Upon checking out, I sent the bill off to expenses, not realizing one thing; every single half-hour session of innocent Gamecube playing was itemized as "In-room entertainment charge." Or, to put it another way, exactly what it would have looked like if I'd been ordering new porno every half-hour.

This led to an 'interesting' conversation in which I had to try and convince the nice lady from HR that I'd actually been trying to help the spaceman get back to his home planet with the help of some magical flowers, rather than masturbating myself into a frenzy. I ended up paying the bill.
(, Mon 21 Jan 2008, 20:47, 2 replies)
Hotel Orfeo, Amsterdamned.
It was cheap, so I didn't expect much. However, I figured that a pricetag over 100 quid would have guaranteed some health and safety standards.

The sheets reeked of semen, sweat and crap (THEY NEVER CHANGE THEM), I woke up each morning with delightful flea bites all over me, and at night, I was kept awake to the sound of rats running across the floor.

Oh! And the orderly tried on two occasions to rape me--but I got the fucker fired, so I can't blame that on the hotel.

Avoid at all costs.
(, Mon 21 Jan 2008, 20:26, Reply)
Sent to Coventry
Me and my mum went to Coventry for a geeky day away at a sci fi convention (i am normal really).

We had booked a cheap B&B in town, we found out it was out of town. Down a lane. Under the pass. In askanky dead end hole.

The door was answered by a barking dog, which we were told was a massive alsation. Then we went to the rooms.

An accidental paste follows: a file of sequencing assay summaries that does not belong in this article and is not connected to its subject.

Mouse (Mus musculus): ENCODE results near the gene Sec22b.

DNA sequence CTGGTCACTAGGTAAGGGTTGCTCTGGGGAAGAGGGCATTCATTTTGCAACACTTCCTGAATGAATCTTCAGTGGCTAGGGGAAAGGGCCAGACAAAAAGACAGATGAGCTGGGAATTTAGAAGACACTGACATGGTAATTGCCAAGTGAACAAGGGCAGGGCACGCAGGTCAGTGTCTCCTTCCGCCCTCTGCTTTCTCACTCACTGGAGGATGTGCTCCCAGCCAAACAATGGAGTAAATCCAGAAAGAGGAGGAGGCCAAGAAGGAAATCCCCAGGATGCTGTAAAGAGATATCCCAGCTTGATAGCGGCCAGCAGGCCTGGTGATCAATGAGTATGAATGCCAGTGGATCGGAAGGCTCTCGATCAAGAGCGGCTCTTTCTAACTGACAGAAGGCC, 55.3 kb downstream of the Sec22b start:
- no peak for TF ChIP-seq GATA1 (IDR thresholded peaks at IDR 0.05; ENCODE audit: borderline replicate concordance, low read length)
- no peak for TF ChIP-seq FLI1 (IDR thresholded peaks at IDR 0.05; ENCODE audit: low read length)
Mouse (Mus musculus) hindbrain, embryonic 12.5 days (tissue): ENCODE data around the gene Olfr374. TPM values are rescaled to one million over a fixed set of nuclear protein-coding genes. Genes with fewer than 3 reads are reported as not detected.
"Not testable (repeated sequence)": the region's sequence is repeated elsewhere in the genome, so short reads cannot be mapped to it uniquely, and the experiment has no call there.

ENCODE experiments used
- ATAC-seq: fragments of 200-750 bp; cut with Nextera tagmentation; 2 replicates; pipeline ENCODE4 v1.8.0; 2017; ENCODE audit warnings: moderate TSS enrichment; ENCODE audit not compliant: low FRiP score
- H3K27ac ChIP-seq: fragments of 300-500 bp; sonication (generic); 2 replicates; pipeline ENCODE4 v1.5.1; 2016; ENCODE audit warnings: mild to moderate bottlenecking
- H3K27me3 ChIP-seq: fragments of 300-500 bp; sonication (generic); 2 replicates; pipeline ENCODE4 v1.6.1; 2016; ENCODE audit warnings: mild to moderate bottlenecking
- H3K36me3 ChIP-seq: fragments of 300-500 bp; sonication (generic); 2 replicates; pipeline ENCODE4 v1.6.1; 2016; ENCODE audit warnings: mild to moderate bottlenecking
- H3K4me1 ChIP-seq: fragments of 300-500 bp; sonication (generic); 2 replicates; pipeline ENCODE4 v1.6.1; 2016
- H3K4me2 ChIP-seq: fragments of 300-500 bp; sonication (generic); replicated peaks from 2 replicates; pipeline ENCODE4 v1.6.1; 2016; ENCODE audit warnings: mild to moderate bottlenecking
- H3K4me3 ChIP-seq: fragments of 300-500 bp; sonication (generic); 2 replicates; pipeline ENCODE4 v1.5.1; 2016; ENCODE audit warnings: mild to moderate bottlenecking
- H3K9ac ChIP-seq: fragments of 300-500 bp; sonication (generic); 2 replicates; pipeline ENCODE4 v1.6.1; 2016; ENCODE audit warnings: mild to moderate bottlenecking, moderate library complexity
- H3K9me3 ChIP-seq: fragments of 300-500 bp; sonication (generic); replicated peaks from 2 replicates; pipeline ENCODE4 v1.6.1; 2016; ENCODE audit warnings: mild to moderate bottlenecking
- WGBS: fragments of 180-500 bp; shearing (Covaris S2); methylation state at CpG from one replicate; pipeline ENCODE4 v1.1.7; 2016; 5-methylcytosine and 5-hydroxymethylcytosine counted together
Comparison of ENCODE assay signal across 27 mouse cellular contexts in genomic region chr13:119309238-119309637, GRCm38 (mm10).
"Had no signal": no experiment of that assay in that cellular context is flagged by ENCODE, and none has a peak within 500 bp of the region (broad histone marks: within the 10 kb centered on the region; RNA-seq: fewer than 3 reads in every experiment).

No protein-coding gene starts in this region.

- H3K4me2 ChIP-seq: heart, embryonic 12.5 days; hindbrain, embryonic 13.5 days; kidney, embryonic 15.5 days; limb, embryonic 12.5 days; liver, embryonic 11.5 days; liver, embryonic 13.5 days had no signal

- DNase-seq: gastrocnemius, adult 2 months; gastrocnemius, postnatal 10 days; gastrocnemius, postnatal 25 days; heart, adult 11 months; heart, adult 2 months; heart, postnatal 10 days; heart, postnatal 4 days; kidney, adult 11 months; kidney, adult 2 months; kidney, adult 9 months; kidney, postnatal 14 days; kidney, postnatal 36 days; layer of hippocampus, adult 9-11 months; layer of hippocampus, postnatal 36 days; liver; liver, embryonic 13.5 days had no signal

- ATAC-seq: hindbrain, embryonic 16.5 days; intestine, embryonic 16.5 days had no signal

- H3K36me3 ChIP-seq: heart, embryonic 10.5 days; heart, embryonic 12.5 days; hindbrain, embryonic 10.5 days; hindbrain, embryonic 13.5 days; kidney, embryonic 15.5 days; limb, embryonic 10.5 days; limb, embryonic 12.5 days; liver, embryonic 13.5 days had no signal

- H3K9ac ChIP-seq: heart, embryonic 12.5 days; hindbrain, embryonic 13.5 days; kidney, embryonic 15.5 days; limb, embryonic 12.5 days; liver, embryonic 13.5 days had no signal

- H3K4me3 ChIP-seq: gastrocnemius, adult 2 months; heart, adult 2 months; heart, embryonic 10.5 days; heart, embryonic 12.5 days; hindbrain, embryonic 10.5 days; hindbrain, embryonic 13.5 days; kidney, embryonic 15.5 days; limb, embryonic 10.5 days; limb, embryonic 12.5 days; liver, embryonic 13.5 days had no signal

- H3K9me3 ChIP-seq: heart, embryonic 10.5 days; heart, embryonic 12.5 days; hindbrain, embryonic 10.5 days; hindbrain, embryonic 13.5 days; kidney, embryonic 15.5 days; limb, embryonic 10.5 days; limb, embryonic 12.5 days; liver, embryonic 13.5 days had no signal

Stank of stale smoke. No toilet, only half way down the corridor, up some stairs. The corridor had no light. The shower was in a tiny store cupboard, so small i couldn't fit my left breat in there.

Plastic sheets that made you sweat like a beast. I desperatly needed a pee in the night and there was no light at all, so ended up peeing in the tiny shower.

We had to leave early with no breakfast, sweaty, deperate for the looand more tired than when we got there. And evn though we had to leave a day early cause of a family emergency, the bint chraged us another £80 quid!
(, Mon 21 Jan 2008, 20:22, Reply)
Woooooooooooo....
Another tale my ex mother in law related to me. Probably tenuously linked to this week’s question, but I’m struggling for ideas this week. Like rachelswipe, I have tended to gravitate towards higher-end accommodation in the past. Mostly.

Anyway, she and the ex had gone to France with her brother in law, who was a continental trucker. They travelled in his cab, and stayed where he stayed – essentially French road side truck stops. Basic, but comfortable, apparently.

One evening, as tiredness took hold and she started to drift off to sleep, she was jolted awake by a feeling that she wasn’t alone in the room. Not wishing to make any sudden movements that would cause alarm, she slowly opened her eyes and as they became gradually accustomed to the gloom she could make out the shape of a man, dressed in overalls and carrying what looked like a lamp.

She stared. He stared back, before moving silently off to the door. Sensing no threat, the outlaw put her head back down and drifted off to an undisturbed sleep.